AMD has reported its financial results for the first quarter of its 2015 financial year, and they're not showing the growth for which investors had hoped - although the company has, at least, offered a timescale for partner Microsoft's Windows 10 launch.
In its announcement late last week, AMD claimed revenue of $1.03 billion for the quarter - a 17 per cent quarter-on-quarter decline, to be expected exiting the lucrative Christmas sales period, and a more worrying 26 per cent year-on-year drop. While profit margin rallied somewhat to 32 per cent compared with 29 per cent in the previous quarter, there was no escaping the final conclusion: an overall $180 million loss, a massive increase on the $20 million loss it suffered in the same quarter last year.
Speaking during a conference call with analysts, investors and press, AMD chief executive Lisa Su outlined a path back to profitability to the company - starting with abandoning SeaMicro, the microserver specialist it acquired back in 2012
. At the time, AMD claimed that it would accelerate its transformation 'into an agile, disruptive innovator capable of staking a data centre leadership position,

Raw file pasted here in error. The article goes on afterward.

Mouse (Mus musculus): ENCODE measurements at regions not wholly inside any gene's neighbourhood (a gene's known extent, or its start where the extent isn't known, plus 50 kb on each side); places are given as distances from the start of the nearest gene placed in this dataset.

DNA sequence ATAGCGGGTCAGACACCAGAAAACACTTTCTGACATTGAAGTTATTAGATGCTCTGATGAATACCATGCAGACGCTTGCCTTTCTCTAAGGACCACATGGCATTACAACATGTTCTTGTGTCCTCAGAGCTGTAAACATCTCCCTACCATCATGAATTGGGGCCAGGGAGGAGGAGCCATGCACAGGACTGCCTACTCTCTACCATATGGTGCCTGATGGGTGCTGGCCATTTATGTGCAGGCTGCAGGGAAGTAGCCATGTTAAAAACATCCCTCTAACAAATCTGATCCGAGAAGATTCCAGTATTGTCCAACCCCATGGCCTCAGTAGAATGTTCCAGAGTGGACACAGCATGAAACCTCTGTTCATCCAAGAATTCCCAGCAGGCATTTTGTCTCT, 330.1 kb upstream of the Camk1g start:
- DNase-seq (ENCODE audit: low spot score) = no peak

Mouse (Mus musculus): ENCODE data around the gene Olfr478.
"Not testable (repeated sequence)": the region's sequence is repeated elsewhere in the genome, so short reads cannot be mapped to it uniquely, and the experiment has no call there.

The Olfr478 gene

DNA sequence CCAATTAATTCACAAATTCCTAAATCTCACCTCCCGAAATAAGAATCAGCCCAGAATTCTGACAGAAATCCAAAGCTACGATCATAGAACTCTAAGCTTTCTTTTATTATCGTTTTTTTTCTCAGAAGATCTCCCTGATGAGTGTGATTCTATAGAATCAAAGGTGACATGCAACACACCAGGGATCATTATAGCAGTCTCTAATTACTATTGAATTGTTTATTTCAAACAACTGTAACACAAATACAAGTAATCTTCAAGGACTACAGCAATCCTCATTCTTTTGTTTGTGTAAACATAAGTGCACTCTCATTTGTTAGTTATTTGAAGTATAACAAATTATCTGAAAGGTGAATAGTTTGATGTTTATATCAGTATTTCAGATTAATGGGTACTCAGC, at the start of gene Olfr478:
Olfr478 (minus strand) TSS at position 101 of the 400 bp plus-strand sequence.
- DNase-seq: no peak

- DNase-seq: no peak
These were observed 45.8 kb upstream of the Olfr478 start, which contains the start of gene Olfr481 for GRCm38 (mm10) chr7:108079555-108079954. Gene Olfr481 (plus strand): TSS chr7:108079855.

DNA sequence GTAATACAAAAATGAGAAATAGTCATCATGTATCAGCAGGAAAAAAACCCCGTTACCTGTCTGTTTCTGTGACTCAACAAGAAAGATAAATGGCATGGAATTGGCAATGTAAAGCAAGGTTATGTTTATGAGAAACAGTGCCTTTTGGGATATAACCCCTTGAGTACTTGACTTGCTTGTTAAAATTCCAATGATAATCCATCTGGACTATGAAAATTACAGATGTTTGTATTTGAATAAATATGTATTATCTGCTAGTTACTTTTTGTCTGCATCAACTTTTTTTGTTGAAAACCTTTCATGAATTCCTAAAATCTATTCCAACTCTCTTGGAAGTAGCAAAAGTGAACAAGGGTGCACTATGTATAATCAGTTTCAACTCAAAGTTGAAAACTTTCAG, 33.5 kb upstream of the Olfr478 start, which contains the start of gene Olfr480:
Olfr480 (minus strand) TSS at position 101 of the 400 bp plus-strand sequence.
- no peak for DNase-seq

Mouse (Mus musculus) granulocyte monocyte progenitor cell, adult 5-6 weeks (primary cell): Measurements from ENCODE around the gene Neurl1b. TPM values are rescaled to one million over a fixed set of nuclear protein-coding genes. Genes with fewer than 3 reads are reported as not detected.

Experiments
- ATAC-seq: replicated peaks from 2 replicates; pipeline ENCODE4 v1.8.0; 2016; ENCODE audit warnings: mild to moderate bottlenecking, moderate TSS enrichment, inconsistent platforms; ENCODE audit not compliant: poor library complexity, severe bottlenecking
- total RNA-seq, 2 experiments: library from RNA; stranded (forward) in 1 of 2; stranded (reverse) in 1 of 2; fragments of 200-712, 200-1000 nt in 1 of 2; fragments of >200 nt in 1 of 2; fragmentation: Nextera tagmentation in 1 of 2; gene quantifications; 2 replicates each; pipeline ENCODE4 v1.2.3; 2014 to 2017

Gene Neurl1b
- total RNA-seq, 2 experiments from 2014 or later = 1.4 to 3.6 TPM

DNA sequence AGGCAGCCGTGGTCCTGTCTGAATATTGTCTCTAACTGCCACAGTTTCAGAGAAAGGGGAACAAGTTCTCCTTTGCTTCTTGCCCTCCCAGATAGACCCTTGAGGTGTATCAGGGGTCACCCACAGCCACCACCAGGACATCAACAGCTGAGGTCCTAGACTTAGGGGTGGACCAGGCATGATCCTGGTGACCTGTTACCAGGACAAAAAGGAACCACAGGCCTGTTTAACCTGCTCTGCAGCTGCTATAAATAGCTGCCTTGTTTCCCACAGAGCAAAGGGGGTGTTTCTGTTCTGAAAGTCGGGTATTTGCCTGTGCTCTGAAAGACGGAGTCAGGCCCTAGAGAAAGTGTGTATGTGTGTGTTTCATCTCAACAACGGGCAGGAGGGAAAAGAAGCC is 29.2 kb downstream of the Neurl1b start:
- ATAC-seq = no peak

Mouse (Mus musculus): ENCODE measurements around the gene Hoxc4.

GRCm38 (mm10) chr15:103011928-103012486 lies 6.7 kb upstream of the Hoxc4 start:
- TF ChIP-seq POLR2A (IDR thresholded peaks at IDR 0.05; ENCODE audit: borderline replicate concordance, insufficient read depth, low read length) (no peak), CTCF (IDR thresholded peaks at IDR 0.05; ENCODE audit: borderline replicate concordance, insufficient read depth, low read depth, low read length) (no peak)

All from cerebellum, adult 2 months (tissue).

' but then-chief executive Rory Read's predictions of success never really came true. As a result, the $334 million deal - $281 million in cash, the rest in stock - is being all-but written-off, as Su leads the company away from SeaMicro's target market with an immediate exit of the dense server systems business.
'Under the backdrop of a challenging PC environment, we are focused on improving our near-term financial results and delivering a stronger second half of the year based on completing our work to rebalance channel inventories and shipping strong new products,
' Su claimed.
During the call, Su stated that the company was expecting an up-tick from the launch of Windows 10 and its related DirectX 12 application programming interface (API) later this year. At the same time, she did something Microsoft has thus far refused: put a deadline on the launch, claiming that the operating system and API bundle would launch 'late July
' - fitting in with Microsoft's woolly commitment to a summer 2015 launch.
Blaming a 'weaker than expected market environment
' for the poor performance of AMD's graphics segment, Su claimed that her company hoped to regain market share from rival Nvidia - which currently holds a majority of the enthusiast discrete GPU market - in the second half of the year, hinting that the company's rumoured AMD Radeon R9 300-series graphics cards will be arriving in time for the Windows 10 launch.
The full figures can be found on AMD's investor relations website